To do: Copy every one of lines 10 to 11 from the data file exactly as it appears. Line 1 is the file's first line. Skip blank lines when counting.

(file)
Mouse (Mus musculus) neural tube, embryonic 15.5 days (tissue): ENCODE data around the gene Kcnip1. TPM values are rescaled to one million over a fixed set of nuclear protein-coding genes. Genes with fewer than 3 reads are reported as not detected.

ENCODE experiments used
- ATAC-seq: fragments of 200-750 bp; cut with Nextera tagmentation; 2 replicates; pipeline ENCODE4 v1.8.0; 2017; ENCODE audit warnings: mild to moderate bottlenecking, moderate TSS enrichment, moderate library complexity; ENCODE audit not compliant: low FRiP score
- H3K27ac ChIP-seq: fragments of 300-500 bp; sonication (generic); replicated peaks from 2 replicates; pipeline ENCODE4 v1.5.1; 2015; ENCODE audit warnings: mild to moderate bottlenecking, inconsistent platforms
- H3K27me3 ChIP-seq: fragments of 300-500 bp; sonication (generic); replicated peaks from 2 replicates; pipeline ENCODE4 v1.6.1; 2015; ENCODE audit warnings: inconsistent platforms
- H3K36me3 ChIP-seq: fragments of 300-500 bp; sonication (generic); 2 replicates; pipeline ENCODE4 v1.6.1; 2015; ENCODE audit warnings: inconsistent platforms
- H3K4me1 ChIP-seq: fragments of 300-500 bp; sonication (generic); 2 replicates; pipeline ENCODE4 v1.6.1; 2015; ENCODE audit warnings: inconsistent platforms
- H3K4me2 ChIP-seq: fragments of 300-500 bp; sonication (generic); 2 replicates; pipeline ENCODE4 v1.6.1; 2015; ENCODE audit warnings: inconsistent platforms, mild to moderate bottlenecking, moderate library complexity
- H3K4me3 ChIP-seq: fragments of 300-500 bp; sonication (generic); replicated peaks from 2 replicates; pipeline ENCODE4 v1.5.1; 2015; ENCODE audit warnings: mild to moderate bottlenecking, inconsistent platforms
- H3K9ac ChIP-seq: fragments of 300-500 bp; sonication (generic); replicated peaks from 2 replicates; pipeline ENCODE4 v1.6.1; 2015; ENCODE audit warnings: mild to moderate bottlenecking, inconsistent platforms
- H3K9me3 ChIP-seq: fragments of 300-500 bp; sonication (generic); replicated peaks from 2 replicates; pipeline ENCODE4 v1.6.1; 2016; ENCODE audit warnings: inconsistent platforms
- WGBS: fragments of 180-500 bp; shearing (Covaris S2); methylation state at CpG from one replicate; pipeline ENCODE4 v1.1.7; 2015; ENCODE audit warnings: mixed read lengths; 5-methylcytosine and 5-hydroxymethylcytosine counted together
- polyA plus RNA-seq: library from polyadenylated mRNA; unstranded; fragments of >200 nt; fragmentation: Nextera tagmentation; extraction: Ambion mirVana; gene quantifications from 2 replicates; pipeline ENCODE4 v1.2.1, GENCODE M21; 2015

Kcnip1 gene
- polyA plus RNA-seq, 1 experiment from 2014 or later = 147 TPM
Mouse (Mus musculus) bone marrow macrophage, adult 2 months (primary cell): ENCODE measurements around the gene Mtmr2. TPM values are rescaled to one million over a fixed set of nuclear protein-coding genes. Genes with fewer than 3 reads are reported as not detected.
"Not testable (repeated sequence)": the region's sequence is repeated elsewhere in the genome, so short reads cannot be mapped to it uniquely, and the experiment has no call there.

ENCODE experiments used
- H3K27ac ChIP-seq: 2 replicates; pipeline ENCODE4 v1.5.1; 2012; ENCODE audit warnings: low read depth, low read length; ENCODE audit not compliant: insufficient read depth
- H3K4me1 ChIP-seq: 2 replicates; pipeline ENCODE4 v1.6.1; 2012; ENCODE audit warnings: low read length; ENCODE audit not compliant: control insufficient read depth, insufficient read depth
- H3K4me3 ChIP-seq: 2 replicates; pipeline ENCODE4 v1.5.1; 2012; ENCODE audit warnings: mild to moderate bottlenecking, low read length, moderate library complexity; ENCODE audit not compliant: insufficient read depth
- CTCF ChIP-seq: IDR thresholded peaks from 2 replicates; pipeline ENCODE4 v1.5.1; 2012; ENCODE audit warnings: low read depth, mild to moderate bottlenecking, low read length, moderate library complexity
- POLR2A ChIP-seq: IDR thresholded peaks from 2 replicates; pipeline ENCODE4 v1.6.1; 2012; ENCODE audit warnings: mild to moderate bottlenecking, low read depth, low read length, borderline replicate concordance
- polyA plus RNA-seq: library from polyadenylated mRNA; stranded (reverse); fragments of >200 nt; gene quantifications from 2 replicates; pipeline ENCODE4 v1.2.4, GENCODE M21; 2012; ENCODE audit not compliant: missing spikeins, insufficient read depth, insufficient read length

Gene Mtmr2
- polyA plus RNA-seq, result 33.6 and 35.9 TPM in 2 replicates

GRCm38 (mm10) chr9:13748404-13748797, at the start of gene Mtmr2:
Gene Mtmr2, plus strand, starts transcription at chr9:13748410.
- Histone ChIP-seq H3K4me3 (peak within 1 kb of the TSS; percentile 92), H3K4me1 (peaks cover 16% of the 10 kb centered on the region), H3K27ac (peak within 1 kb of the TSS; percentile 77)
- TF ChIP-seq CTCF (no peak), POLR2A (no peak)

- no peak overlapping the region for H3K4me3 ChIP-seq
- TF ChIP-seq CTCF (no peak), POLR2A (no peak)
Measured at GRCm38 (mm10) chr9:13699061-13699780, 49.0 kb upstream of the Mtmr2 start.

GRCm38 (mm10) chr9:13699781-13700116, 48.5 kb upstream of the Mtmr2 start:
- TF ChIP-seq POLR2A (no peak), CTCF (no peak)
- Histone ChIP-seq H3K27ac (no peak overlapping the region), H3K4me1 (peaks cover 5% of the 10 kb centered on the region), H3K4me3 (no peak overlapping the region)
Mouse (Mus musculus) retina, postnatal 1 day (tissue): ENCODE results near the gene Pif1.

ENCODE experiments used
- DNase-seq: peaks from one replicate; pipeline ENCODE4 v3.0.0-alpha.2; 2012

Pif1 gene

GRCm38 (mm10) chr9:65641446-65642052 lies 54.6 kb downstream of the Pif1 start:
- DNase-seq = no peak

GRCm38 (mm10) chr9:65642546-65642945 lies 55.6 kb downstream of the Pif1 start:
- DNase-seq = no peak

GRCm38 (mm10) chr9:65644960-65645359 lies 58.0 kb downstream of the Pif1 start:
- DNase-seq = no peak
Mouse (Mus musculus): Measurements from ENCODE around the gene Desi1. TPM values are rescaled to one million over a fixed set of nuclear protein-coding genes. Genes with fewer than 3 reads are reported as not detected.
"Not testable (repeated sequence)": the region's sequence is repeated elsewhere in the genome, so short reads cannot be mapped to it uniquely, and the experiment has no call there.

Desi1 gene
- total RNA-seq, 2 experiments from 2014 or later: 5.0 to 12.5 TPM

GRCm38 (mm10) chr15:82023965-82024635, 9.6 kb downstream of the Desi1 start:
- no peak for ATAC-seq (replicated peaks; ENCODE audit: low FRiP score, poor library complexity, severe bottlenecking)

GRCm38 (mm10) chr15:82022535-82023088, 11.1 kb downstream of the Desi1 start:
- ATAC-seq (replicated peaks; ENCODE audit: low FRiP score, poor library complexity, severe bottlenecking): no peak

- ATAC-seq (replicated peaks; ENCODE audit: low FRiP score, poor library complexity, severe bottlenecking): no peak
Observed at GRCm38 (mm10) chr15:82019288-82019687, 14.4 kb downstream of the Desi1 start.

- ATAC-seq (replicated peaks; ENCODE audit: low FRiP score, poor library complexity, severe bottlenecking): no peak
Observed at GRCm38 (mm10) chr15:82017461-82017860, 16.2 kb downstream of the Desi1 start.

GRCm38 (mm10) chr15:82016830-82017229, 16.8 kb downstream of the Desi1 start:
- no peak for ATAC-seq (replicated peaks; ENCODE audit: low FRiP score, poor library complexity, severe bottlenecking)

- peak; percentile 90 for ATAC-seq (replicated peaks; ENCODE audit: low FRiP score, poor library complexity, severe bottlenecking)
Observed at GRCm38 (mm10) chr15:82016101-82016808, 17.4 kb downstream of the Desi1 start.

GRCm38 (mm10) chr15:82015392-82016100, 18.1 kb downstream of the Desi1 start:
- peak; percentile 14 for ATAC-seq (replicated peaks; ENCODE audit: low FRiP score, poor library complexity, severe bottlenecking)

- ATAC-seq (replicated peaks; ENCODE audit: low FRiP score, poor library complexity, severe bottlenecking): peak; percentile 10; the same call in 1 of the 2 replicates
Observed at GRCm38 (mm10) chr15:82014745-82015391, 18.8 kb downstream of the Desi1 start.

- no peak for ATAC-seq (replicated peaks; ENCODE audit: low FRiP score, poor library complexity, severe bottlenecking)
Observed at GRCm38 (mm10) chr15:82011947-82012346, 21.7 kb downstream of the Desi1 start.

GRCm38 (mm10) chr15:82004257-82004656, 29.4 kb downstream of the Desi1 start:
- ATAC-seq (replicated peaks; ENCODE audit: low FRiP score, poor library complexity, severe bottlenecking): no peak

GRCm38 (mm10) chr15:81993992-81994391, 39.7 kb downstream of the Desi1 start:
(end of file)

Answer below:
- H3K9ac ChIP-seq: fragments of 300-500 bp; sonication (generic); replicated peaks from 2 replicates; pipeline ENCODE4 v1.6.1; 2015; ENCODE audit warnings: mild to moderate bottlenecking, inconsistent platforms
- H3K9me3 ChIP-seq: fragments of 300-500 bp; sonication (generic); replicated peaks from 2 replicates; pipeline ENCODE4 v1.6.1; 2016; ENCODE audit warnings: inconsistent platforms